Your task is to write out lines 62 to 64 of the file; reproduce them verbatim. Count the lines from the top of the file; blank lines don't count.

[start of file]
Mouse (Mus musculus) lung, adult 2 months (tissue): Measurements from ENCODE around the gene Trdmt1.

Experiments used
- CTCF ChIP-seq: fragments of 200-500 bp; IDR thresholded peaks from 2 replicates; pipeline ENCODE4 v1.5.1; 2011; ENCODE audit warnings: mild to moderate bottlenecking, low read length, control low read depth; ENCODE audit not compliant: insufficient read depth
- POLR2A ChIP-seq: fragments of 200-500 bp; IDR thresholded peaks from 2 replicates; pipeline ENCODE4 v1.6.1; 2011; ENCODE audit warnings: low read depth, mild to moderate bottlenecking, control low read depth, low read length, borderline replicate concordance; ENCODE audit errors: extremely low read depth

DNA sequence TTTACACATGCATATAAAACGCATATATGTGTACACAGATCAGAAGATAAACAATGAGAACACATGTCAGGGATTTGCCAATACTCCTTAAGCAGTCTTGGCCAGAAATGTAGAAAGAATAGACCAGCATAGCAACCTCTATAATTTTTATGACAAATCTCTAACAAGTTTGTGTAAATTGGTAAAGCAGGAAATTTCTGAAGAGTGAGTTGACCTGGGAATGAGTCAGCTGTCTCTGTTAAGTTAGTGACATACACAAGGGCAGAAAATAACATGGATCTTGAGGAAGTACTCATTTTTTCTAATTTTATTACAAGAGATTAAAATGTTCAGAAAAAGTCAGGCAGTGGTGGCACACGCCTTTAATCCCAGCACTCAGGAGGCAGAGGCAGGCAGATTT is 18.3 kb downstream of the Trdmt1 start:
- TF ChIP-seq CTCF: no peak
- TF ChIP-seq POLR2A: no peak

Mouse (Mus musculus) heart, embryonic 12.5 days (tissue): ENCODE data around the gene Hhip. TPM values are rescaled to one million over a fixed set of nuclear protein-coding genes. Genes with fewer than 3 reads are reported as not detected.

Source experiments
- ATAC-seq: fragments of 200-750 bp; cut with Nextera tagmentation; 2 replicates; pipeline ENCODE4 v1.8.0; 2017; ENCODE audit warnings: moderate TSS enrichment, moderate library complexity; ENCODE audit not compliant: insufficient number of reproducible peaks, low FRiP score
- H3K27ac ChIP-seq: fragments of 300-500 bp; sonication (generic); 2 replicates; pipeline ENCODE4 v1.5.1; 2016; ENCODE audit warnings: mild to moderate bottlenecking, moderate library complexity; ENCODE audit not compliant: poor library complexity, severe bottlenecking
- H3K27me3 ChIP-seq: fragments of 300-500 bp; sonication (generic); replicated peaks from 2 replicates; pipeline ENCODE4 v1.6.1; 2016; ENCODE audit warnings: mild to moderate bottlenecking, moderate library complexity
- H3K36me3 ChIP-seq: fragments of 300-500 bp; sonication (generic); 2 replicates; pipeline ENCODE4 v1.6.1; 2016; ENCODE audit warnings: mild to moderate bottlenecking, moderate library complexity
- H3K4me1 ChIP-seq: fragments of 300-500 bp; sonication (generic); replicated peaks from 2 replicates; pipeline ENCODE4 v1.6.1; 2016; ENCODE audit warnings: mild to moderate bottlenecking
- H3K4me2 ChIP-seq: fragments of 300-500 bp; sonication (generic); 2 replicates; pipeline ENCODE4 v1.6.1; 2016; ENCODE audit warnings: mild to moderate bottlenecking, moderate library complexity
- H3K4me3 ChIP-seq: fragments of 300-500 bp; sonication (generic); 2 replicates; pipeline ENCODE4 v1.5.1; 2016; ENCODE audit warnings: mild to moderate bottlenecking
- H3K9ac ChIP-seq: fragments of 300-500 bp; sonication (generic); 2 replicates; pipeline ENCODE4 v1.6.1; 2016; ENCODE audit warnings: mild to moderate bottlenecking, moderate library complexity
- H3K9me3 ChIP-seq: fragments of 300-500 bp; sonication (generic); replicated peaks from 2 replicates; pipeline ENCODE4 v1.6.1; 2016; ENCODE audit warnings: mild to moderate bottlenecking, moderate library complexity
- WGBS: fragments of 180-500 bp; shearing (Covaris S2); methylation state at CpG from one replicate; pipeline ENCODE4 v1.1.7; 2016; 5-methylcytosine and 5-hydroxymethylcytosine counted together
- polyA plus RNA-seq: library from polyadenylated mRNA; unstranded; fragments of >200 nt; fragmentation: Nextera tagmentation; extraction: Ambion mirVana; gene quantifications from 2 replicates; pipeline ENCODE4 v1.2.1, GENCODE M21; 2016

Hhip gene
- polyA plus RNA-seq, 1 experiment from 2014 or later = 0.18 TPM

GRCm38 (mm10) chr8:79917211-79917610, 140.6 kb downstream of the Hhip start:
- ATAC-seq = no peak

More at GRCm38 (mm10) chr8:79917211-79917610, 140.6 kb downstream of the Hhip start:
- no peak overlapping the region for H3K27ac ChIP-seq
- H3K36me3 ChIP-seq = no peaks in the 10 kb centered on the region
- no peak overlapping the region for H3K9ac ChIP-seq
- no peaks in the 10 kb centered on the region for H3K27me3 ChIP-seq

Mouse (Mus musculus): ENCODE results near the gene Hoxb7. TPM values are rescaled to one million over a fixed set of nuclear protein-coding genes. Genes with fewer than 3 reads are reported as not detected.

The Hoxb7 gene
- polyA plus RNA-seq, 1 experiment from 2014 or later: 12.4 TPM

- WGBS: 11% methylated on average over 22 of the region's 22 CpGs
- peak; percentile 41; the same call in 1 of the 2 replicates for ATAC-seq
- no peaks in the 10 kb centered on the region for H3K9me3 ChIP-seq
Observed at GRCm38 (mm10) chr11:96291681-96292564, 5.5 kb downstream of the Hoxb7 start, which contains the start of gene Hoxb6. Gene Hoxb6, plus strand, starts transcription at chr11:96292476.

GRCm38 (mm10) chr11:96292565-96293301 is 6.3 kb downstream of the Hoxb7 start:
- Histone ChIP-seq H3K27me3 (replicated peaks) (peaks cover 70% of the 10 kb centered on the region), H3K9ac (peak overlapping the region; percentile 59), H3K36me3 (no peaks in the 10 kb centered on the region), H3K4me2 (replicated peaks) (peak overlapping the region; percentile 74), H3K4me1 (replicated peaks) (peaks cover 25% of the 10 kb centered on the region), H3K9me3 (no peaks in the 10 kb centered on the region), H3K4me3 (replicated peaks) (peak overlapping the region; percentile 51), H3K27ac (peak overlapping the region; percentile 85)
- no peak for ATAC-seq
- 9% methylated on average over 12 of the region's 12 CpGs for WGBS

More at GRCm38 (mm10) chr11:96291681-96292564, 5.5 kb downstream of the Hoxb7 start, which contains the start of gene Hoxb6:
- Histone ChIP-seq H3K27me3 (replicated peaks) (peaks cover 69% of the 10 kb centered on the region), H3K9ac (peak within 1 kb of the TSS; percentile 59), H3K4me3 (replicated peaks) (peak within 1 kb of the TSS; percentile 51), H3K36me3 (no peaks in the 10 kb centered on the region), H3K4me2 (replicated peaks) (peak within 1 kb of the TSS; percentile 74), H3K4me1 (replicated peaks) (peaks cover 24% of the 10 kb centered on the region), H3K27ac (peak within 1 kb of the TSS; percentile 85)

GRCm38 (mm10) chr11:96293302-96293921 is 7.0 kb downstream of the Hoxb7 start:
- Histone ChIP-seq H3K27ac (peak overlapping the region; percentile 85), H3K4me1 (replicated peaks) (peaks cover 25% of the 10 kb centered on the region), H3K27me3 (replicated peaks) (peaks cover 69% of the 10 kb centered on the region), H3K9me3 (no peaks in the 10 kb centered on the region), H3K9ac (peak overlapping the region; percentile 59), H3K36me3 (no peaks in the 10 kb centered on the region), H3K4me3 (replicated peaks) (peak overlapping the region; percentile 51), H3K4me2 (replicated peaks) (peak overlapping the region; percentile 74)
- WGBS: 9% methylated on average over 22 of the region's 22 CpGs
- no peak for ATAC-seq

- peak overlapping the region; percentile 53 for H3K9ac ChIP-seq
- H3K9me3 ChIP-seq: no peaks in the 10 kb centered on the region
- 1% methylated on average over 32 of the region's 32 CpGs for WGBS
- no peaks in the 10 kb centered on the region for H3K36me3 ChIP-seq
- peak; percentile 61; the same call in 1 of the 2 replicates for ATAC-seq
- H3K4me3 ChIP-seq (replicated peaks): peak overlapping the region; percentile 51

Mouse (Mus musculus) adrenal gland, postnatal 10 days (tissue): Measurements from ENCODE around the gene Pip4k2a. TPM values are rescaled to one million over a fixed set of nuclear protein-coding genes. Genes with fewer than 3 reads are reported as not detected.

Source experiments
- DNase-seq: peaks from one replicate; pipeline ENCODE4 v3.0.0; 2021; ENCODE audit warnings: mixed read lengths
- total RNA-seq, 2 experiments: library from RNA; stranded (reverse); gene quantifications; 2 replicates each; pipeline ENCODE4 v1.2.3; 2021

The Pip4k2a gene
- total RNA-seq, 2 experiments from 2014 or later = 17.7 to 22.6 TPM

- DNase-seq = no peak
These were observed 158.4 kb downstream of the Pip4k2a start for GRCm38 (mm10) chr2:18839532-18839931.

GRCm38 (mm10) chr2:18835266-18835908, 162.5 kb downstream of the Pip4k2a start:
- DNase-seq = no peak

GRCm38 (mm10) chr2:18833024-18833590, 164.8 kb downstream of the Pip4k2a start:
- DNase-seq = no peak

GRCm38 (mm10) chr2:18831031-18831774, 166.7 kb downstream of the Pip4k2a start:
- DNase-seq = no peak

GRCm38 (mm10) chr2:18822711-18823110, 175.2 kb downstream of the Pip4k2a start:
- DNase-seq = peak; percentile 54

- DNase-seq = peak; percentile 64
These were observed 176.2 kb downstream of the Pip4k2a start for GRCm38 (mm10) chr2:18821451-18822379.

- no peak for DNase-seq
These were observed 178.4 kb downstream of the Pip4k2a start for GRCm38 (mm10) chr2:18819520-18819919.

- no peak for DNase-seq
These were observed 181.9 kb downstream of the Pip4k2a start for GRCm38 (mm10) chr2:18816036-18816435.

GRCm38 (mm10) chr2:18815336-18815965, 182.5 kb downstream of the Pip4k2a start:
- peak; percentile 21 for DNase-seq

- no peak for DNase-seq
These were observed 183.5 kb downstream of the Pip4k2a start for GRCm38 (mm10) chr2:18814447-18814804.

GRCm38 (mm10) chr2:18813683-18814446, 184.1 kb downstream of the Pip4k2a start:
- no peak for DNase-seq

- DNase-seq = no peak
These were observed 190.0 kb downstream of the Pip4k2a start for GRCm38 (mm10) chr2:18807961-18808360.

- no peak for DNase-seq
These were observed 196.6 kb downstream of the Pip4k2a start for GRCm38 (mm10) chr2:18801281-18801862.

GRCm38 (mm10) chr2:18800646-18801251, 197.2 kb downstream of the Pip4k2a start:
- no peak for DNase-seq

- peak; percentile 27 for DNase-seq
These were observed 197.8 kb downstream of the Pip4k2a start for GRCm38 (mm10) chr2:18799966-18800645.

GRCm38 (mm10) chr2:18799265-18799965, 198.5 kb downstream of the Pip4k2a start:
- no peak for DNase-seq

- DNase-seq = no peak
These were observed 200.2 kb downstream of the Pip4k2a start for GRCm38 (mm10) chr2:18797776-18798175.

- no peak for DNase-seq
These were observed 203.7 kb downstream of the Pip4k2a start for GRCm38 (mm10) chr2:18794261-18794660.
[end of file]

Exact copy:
- DNase-seq = no peak

GRCm38 (mm10) chr2:18833024-18833590, 164.8 kb downstream of the Pip4k2a start:
- DNase-seq = no peak